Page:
It appears the Senate amigos are preparing to circle the wagons around Sen. Hiram Monserrate as the committee tasked with deciding his fate wraps up its work.
The fearsome foursome - including Monserrate himself - is scheduled to break bread this afternoon at the Nautilus Diner in Mamaroneck (yes, you read that right, the Westchester County suburb where Senate Majority Leader Pedro Espada Jr. owns a home - but not his primary residence, of course).
Sen. Ruben Diaz Sr. confirmed the lunch meeting and the fact that all four of the amigos are scheduled to attend. But he was a bit vague on why it had been called.
"We're going to discuss the agenda for next year," he told me during an early-morning telephone interview. "We're going to talk about everything. Hiram? Yes. Our unity. Everything."
This comes as the committee convened by Senate Democratic Leader John Sampson to review of Monserrate's misdemeanor assault conviction and recommend potential additional sanctions is wrapping up its work and planning some sort of resolution before the end of 2009 (which, for the record, is Friday).
It's unclear whether Sampson will approve of letting an expulsion resolution come to the floor - either from the committee itself or from Sen. Brian Foley, who is threatening to take matters into his own hands.
Diaz Sr. insisted to me that he's not worried about Monserrate getting booted from the Senate, even as his opponents claim there are sufficient votes in the chamber between the Democrat and Republican conferences to do so.
"They've got to be careful what they wish for, that's all I have to say," the Bronx senator said. "I wish Sen. Foley luck...Let's see who will be out of the Senate next year."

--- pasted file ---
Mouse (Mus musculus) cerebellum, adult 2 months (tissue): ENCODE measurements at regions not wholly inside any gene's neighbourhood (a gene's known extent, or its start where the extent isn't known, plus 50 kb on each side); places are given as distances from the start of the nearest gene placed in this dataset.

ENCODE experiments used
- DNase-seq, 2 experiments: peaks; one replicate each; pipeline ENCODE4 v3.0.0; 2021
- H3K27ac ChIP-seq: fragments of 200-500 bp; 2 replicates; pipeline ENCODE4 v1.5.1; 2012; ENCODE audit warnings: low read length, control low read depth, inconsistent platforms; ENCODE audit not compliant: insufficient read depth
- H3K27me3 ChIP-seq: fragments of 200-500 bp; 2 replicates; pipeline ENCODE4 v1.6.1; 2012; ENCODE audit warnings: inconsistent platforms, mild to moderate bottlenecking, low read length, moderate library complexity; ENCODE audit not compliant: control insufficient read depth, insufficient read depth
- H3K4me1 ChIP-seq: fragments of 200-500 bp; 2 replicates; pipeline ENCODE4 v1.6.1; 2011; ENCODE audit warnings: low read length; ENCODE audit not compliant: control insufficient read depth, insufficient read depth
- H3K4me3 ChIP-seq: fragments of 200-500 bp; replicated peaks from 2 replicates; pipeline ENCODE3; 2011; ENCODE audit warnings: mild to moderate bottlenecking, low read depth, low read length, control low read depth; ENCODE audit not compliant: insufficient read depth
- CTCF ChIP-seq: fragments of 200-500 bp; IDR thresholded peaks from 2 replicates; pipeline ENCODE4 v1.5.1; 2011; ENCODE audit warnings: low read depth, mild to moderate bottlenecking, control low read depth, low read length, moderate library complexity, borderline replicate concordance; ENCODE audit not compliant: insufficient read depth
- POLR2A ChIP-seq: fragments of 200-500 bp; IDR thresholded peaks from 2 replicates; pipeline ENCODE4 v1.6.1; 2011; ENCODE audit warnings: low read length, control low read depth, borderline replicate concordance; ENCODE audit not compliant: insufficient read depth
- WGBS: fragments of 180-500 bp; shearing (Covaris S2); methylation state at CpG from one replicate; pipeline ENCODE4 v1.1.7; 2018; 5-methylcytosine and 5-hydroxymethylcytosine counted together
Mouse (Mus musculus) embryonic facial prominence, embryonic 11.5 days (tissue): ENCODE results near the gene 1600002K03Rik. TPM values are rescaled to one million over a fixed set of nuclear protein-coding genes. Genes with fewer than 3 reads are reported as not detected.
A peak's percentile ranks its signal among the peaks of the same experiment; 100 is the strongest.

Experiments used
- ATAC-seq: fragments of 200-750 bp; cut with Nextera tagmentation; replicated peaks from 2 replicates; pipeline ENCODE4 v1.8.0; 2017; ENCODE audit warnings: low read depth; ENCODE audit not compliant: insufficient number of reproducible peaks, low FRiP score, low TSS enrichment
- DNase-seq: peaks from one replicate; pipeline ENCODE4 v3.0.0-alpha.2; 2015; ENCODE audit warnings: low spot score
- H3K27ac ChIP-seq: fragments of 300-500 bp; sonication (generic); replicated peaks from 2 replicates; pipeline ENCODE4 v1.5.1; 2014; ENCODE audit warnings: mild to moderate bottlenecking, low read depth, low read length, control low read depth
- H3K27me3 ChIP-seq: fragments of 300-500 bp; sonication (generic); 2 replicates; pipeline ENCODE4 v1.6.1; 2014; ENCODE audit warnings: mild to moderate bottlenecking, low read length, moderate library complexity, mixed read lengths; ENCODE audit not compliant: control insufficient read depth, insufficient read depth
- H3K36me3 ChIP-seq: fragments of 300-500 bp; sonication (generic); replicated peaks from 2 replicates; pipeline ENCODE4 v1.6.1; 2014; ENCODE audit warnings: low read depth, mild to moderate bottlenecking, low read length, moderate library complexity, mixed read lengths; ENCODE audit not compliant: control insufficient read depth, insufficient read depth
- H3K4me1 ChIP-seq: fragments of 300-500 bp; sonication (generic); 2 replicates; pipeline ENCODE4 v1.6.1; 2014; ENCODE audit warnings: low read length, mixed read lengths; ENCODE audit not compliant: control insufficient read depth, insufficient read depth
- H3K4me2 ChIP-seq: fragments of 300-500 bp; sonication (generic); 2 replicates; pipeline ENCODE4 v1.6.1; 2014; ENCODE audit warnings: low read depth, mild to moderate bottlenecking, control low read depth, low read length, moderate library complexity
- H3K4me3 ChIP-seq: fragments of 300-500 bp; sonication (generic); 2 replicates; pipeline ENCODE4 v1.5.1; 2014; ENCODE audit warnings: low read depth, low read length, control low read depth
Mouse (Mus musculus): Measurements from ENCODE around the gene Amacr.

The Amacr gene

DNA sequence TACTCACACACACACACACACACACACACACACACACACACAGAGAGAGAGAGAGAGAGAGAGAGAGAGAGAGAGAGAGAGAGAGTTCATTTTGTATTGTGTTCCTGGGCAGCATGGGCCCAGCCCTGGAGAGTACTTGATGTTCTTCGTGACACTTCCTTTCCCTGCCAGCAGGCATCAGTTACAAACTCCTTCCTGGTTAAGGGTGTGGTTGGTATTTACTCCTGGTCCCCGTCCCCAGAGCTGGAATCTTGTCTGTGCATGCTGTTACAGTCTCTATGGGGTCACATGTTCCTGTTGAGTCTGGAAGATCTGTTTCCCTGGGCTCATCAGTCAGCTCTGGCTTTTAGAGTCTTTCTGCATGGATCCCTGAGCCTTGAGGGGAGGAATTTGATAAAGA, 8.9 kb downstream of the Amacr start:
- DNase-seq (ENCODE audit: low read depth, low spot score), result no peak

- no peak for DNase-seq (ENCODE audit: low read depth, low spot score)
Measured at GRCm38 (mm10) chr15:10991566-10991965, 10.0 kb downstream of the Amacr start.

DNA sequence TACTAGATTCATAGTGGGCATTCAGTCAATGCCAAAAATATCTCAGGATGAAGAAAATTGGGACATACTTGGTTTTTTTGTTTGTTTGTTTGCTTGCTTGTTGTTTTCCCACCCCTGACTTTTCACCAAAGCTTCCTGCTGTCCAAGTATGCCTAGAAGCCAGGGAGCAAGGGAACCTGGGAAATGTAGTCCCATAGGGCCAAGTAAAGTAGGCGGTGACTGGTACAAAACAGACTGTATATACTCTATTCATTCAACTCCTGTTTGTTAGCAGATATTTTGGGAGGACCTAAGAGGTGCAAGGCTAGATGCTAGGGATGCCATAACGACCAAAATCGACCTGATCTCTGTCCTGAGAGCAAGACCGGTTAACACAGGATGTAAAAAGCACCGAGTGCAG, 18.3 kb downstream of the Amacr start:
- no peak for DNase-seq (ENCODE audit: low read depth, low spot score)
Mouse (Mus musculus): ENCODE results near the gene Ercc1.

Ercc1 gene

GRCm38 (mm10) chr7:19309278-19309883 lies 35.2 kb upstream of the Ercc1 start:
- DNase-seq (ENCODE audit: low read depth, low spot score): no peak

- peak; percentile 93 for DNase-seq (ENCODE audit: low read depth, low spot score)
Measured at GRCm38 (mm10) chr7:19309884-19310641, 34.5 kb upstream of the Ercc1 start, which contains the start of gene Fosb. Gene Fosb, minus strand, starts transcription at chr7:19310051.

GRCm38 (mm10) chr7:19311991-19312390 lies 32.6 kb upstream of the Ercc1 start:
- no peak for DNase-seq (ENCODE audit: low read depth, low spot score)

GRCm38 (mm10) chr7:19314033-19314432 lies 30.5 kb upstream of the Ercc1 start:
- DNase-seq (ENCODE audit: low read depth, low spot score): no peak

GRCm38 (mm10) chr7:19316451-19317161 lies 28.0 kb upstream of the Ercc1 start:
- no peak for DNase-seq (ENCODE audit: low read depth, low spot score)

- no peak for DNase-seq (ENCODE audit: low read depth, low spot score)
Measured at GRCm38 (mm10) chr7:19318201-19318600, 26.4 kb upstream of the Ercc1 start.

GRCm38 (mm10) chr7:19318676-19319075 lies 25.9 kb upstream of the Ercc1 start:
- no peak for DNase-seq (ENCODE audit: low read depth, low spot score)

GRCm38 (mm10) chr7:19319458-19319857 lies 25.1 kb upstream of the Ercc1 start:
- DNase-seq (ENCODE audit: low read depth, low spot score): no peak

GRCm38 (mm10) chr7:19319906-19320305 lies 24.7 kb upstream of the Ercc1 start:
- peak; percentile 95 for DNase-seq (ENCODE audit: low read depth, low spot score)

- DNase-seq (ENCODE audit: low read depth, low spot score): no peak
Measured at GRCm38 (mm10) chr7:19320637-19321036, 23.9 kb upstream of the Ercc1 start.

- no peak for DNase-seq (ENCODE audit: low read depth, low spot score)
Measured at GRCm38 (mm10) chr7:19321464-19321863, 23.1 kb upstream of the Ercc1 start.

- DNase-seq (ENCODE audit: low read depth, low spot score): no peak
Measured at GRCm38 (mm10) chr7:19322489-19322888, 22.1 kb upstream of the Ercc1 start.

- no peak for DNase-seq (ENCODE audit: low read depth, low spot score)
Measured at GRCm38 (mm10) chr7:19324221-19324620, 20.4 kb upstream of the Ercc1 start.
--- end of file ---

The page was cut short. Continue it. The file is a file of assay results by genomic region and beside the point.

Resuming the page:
Foley is one of the GOP's top targets in the rapidly escalating 2010 battle for control of the chamber.
He already has one declared Republican opponent, Lee Zeldin, who ran an unsuccessful campaign to oust Rep. Tim Bishop last fall.
But he also has some strong allies. The LGBT community has pledged to protect Foley in gratitude for his constroversial "yes" vote on marriage.
Diaz Sr. didn't mention marriage while chatting with me this morning, but he did note that there's a tough new DWI law - Leandra's Law - that makes it a felony to drive drunk with a child in the car.
There have been a number of drunk-driving arrests in Albany in recent years, although none that would have triggered Leandra's Law.
The most notable resulted in a guilty plea from Monserrate's predecessor, former Sen. John Sabini, who bowed out of the 2008 primary and cleared the way for then-Councilman Monserrate after losing the support of the Queens Democratic Party.
I think Diaz Sr.'s oblique Leandra's Law reference was intended to make the "slippery slope" point - in other words: If senators start booting their colleagues after the courts have already rendered judgment in a manner that lets them keep their seats, where will the line be drawn?